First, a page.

Dalton Gifford

What is your educational background, where are you from, and how did you end up at UK?

My name is Dalton Gifford and I am from Grayson, KY. From a young age I knew I wanted to pursue a career in medicine. Following graduation from high school, I attended Morehead State University and completed a bachelor's in biomedical sciences. I went on to complete PA school at UK and graduated in July 2020 and am now completing the PA ICU Residency Program. I fell in love with UK the first day I stepped on campus and would love to continue to be a part of the UK family. 

Why did you choose to participate in UK’s PA Residency Program?

I chose to participate in UK's PA Residency Program because I wanted to specialize in ICU. During PA school you learn a wide variety of knowledge and skills but learning the skills and knowledge for ICU care can take years of clinical practice to develop a strong base. By completing a residency program, I will accelerate my knowledge and skill base in the ICU and gain experiences I would not be able to as a new PA. Completing a residency will also help me achieve my dream career of working as an ICU PA in an academic medical center, a dream that would be difficult to achieve without years of practice as a PA otherwise. 

What has been the most rewarding experience thus far?

The most rewarding experience so far has been the total ICU experience from start to finish. Seeing patients in a variety of surgical and medical contexts and getting to play a part in their journey with them and their family. The journey is often complicated and at times messy, but very rewarding knowing you can make a positive impact in their care regardless of the outcome.

What has been your biggest challenge?

The biggest challenge so far has been trying to absorb all the new information I learn daily. In PA school we use the expression "drinking from a firehose." The same phrase could not be truer for the residency. Each day critical care is evolving, and new skills and medical knowledge become essential for your practice. Learning does not end when your shift ends. To grow within the residency and keep up, especially during a pandemic, reading at home is essential.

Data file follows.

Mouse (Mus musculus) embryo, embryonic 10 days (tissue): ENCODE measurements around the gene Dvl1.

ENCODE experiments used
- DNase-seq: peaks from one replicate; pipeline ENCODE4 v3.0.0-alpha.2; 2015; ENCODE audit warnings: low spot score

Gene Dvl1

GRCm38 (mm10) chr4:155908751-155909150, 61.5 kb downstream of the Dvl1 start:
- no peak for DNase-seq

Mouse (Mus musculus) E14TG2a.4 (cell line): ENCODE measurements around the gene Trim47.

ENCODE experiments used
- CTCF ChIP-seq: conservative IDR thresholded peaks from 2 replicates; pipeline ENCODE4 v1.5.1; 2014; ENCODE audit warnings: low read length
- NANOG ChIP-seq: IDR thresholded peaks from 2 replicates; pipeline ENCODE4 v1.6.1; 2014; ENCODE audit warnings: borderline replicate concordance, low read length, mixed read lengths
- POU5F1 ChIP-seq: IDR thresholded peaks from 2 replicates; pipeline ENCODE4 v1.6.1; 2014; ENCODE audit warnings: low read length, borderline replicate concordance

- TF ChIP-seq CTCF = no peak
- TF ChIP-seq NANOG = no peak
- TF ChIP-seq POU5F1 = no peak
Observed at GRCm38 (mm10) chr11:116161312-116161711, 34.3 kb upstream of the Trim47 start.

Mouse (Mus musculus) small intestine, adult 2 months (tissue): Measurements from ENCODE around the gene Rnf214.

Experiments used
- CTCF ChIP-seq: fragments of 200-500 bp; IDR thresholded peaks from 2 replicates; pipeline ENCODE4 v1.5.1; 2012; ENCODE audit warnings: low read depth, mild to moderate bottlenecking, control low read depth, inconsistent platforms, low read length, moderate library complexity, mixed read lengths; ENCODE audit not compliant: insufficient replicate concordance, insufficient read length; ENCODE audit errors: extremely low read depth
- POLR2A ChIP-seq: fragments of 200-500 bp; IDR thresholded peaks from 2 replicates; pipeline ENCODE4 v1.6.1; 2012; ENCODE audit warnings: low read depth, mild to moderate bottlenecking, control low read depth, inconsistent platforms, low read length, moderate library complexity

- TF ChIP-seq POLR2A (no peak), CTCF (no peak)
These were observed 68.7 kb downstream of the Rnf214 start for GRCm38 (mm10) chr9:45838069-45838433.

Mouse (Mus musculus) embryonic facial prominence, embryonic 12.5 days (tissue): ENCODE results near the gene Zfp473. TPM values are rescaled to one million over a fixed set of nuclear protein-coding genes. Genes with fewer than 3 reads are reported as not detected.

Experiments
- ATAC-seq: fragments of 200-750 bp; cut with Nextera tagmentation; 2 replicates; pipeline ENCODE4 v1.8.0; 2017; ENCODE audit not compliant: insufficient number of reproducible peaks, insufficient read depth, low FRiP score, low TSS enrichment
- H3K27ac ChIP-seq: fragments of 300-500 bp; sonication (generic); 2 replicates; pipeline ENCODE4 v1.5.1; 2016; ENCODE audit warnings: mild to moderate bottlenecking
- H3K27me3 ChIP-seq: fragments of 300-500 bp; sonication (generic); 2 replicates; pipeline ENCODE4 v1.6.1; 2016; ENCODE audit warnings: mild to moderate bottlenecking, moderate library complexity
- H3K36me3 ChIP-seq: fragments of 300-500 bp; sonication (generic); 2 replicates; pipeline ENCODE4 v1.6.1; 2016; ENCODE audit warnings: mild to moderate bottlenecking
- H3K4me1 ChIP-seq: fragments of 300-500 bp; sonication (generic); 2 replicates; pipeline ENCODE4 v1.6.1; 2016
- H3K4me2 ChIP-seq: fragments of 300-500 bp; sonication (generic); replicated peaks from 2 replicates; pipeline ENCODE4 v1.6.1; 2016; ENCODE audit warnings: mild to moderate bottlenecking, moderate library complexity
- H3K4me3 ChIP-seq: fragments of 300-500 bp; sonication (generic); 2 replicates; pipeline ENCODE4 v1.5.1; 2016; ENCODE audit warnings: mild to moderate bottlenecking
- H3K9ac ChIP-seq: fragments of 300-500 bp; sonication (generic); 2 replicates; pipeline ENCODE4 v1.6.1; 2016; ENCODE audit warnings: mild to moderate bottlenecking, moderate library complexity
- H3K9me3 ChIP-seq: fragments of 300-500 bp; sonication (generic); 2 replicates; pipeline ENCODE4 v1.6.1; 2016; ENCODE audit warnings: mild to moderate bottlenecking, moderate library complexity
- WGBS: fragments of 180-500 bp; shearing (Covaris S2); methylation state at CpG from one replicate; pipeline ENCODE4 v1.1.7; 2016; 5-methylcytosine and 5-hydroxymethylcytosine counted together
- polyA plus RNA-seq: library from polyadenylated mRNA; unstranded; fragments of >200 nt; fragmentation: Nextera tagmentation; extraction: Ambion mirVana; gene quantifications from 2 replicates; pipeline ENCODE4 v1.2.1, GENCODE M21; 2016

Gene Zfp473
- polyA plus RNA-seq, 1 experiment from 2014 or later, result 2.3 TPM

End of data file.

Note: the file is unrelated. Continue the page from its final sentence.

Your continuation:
What would you say to other PAs or PAS students who are considering applying for the residency program?

The residency program is difficult but worth every second of it. As we learned in school, your learning doesn't truly begin until you start seeing patients and putting a face to a diagnosis or condition. Take full advantage of every opportunity you have in your rotations or clinical practice and seek out new experiences. You will never grow until you get out of your comfort zone.

I would like to thank all my mentors and preceptors that have given me the opportunity to further my education and be in the program I am now and allow me to grow in this program. It is your generosity and willingness to teach that allows students and providers to grow as a clinician and as a person. Thank you for all that you do.